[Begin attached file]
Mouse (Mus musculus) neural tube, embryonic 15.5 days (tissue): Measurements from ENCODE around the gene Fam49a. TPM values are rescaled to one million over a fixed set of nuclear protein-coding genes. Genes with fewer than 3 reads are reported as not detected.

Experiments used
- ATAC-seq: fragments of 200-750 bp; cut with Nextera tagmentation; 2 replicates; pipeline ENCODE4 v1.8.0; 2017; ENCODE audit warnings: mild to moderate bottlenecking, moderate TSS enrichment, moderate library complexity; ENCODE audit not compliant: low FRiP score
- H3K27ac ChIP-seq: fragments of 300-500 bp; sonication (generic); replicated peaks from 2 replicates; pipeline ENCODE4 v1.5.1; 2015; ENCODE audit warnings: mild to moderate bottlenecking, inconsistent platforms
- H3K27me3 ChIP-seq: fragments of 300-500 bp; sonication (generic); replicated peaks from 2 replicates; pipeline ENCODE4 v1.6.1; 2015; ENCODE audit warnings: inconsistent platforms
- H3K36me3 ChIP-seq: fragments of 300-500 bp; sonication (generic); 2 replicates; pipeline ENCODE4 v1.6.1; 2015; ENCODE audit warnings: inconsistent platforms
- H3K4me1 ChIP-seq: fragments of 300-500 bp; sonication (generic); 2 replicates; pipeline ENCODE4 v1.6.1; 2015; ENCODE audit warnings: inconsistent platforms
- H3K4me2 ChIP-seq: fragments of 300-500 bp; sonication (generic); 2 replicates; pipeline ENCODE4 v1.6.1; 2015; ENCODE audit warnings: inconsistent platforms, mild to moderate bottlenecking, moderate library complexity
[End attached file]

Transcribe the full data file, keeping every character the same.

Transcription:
Mouse (Mus musculus) neural tube, embryonic 15.5 days (tissue): Measurements from ENCODE around the gene Fam49a. TPM values are rescaled to one million over a fixed set of nuclear protein-coding genes. Genes with fewer than 3 reads are reported as not detected.

Experiments used
- ATAC-seq: fragments of 200-750 bp; cut with Nextera tagmentation; 2 replicates; pipeline ENCODE4 v1.8.0; 2017; ENCODE audit warnings: mild to moderate bottlenecking, moderate TSS enrichment, moderate library complexity; ENCODE audit not compliant: low FRiP score
- H3K27ac ChIP-seq: fragments of 300-500 bp; sonication (generic); replicated peaks from 2 replicates; pipeline ENCODE4 v1.5.1; 2015; ENCODE audit warnings: mild to moderate bottlenecking, inconsistent platforms
- H3K27me3 ChIP-seq: fragments of 300-500 bp; sonication (generic); replicated peaks from 2 replicates; pipeline ENCODE4 v1.6.1; 2015; ENCODE audit warnings: inconsistent platforms
- H3K36me3 ChIP-seq: fragments of 300-500 bp; sonication (generic); 2 replicates; pipeline ENCODE4 v1.6.1; 2015; ENCODE audit warnings: inconsistent platforms
- H3K4me1 ChIP-seq: fragments of 300-500 bp; sonication (generic); 2 replicates; pipeline ENCODE4 v1.6.1; 2015; ENCODE audit warnings: inconsistent platforms
- H3K4me2 ChIP-seq: fragments of 300-500 bp; sonication (generic); 2 replicates; pipeline ENCODE4 v1.6.1; 2015; ENCODE audit warnings: inconsistent platforms, mild to moderate bottlenecking, moderate library complexity